Target panic. Those two words can leave archers feeling stressed out and lost, with seemingly no way out. The symptoms of target panic can range from the subtle, like subconsciously slowing down the shot routine, to the extreme, like not being able to hold your sight on target or even get to full draw.
There are numerous practices for beating target panic, but listing all of them here would turn this article into a full-blown book. Instead, we’ve summarized a few of the most important steps.
Get Close to a Big Target
Shooting up close with a big spot to aim at helps train your brain that aiming in the middle of a target is OK, and that there is no need to feel anxious about it. That helps calm you. As you get better at holding your sight in the middle, you can start to move the target farther away, and gradually get accustomed to aiming at a smaller center.
Remove the Dot
One easy step in overcoming target panic is to remove the dot in your sight-pin. That lets you see the gold without any distractions in front of its center. For most target archers, the sight pin contains a dot that’s installed inside an open ring. You can then take your focus off aiming and put it back on shot execution.
Enlarge the Ring
Once you’ve removed the dot from your sight-pin, enlarge the sight ring you’re looking through to get a bigger picture of the target before you. Enlarging the peep sight as well on a compound bow will help to “broaden” you sight picture. Trying to center a small ring on the middle might become “too accurate,” causing your brain to take over and put you back on square one. Seeing more of the target lets your eyes relax more and lets you get a general sense of the target instead of aiming too hard and struggling to hold in the middle.
Shoot with No Sight
This exercise might be scarier than others, but it helps train your brain to stare at the gold. Taking your sight off and shooting at a blank bale basically untrains your brain from its bad habits, and then you can work on your shot (and aiming) from scratch. Slowly graduating to shooting at a target, first without a sight, and then through an empty ring, allows your eyes to focus without intensely aiming.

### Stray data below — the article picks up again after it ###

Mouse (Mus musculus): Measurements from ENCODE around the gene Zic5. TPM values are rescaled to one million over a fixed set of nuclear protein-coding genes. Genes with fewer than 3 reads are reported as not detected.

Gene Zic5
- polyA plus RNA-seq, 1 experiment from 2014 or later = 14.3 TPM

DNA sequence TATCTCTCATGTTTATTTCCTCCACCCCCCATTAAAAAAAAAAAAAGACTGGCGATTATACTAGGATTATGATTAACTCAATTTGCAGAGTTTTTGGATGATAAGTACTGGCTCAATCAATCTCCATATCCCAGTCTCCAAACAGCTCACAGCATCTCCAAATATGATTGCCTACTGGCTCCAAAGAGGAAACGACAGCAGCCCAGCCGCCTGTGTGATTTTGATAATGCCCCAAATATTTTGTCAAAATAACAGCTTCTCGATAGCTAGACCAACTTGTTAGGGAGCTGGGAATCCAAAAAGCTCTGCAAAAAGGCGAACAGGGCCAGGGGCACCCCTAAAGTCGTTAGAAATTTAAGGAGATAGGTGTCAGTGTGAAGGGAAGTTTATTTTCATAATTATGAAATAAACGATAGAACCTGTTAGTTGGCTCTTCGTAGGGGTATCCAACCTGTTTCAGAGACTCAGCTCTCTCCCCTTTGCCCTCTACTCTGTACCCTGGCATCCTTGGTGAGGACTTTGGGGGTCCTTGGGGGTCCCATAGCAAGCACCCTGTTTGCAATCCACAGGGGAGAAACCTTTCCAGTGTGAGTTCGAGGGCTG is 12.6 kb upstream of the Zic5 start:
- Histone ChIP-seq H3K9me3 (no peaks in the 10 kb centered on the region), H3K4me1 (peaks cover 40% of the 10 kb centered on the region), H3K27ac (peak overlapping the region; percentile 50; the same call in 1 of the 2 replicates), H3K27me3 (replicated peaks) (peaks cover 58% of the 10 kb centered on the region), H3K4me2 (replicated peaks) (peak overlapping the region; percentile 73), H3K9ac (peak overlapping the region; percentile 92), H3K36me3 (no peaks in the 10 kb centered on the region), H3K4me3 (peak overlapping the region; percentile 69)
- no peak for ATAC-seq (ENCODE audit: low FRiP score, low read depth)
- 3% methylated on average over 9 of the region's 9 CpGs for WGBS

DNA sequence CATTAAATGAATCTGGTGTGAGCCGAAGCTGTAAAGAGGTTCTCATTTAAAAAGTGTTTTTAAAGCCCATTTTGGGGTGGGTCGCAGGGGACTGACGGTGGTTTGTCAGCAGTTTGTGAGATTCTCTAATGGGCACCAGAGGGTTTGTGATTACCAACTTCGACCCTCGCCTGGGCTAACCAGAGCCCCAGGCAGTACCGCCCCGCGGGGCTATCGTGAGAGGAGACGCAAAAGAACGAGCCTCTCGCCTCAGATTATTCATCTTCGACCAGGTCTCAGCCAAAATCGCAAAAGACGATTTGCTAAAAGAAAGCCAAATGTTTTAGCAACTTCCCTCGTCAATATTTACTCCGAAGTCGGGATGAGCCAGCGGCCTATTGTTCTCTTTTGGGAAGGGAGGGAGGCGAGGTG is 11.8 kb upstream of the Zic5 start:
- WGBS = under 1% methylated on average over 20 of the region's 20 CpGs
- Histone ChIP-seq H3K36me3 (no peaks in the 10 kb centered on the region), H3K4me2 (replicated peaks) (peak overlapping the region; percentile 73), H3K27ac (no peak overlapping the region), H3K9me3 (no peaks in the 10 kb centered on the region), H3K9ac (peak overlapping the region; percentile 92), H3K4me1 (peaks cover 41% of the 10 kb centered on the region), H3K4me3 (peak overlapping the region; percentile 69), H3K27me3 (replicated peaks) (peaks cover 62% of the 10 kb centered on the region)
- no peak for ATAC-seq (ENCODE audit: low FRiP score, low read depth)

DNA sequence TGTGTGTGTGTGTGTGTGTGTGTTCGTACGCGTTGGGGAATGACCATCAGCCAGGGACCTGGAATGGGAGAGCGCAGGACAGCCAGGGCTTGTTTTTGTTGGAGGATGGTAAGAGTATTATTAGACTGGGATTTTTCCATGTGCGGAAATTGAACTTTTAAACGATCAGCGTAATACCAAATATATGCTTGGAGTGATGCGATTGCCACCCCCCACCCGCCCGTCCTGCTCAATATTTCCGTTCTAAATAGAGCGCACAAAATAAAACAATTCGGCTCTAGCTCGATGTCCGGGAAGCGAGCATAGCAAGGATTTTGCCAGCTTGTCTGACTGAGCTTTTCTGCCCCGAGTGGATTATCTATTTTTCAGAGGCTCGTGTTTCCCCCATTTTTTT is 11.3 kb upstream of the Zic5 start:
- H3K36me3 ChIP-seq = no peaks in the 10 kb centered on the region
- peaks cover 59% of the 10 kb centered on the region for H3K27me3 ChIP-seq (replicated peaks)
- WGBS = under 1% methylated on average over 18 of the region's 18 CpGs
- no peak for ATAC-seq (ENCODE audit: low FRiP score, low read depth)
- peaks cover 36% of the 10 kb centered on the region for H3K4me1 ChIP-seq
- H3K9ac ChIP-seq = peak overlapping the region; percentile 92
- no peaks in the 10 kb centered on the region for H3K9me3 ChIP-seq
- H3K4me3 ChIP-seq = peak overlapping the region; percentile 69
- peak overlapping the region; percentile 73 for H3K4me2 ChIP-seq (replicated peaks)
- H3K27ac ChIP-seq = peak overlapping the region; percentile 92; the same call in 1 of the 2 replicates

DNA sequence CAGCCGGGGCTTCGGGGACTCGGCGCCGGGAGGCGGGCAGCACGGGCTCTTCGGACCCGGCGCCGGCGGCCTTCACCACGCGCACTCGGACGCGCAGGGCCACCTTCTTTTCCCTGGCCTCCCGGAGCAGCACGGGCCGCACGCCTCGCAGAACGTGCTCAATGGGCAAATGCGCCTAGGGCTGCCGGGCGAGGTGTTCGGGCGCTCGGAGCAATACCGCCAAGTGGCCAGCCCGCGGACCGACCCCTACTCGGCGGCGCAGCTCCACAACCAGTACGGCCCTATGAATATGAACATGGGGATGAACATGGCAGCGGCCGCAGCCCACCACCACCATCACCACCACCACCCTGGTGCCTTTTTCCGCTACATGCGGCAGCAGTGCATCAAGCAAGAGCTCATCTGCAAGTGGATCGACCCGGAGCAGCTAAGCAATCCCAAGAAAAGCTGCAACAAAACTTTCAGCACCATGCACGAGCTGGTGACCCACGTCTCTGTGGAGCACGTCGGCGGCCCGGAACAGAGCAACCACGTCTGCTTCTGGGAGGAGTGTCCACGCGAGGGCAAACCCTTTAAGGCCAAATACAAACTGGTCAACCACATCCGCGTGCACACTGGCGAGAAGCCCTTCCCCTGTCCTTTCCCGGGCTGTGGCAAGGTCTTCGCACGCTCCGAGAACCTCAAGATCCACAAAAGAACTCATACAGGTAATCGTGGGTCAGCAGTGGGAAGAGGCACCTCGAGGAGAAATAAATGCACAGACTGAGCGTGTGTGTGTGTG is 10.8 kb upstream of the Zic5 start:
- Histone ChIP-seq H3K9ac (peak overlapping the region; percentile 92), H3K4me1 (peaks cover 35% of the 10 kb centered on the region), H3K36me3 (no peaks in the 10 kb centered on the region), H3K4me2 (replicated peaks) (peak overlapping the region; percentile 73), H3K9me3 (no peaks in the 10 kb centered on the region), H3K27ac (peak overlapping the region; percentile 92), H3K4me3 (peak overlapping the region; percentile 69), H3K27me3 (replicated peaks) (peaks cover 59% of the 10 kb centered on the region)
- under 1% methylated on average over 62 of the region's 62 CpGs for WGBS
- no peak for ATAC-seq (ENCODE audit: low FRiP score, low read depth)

Alternate Between Target and Blank Bale
Sometimes archers get stuck while aiming. Executing shots at blank bale (a bare target bale with no target face) can go smoothly, but then differ greatly when switching to targets. Try shooting combinations of targets and blank bale to get past the clicker, or release break, while aiming. Shoot one arrow at the blank bale and then one at a target. After that, return to the blank bale for another arrow and then shoot again at the target. Alternating the shots will help your muscle memory and ingrain the feeling of pulling smoothly through the clicker or release aid, which can help when aiming at a target.
As you can see, a lot of anxiety comes from the presence of a target and wanting to shoot in the middle. In order to really beat target panic, you’ll have to spend lots of time on the practice range trying a plethora of different methods to find what works best for you. This will definitely be uncomfortable to do in competition, but you’ll need to trust yourself and your training. It might take a while for you to rid yourself of target panic, and you’ll probably have to shoot some competitions while dealing with it. Over time you’ll notice that your aiming pattern will become calmer and your shot execution will be the same in competition as it is in practice.